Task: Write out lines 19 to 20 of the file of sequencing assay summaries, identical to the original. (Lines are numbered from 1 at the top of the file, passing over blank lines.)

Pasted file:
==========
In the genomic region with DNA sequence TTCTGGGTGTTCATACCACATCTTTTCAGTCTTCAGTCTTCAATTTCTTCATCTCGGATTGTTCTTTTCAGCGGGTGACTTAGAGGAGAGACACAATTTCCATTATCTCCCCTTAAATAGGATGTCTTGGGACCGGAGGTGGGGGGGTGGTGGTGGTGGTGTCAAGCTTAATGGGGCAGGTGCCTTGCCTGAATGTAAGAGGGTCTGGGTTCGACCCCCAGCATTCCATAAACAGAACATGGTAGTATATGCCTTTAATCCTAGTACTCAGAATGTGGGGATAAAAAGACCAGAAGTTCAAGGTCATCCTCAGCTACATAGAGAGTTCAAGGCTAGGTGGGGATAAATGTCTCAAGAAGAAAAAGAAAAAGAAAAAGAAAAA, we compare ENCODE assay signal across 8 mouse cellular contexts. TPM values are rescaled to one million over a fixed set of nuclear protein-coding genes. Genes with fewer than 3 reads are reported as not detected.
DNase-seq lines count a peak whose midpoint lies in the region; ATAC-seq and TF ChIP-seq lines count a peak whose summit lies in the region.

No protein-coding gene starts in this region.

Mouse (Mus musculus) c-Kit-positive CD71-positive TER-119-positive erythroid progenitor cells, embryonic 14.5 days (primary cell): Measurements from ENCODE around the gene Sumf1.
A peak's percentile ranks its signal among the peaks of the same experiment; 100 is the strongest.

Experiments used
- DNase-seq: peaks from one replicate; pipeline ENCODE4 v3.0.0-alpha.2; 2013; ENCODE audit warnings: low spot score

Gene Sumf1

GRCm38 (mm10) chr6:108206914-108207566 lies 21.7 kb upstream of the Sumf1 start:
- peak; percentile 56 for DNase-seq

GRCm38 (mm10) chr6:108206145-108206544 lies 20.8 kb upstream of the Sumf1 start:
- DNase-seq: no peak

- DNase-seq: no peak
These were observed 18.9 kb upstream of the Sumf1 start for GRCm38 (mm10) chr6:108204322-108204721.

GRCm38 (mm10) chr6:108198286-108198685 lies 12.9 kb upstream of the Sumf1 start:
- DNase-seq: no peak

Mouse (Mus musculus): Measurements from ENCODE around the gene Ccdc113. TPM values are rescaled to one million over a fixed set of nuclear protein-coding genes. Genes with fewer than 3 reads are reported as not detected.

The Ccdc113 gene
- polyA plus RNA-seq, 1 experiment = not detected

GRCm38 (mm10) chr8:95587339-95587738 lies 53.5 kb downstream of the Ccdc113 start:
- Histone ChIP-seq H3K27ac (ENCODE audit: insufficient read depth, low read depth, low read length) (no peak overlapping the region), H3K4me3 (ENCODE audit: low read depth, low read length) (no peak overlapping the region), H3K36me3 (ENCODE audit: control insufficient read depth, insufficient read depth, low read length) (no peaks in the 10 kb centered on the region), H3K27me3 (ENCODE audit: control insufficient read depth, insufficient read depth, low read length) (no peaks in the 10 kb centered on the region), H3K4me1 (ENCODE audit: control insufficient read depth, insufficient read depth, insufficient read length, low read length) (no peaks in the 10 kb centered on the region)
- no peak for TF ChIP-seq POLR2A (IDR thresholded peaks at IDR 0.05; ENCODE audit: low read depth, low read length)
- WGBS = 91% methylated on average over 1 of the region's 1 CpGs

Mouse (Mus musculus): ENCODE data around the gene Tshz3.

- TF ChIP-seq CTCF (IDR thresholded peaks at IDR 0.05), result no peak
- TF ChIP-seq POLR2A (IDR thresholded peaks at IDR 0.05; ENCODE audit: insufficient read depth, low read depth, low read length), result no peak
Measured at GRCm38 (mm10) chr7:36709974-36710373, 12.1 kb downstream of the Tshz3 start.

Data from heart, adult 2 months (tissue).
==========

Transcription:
- polyA plus RNA-seq, 1 experiment = not detected

GRCm38 (mm10) chr8:95587339-95587738 lies 53.5 kb downstream of the Ccdc113 start: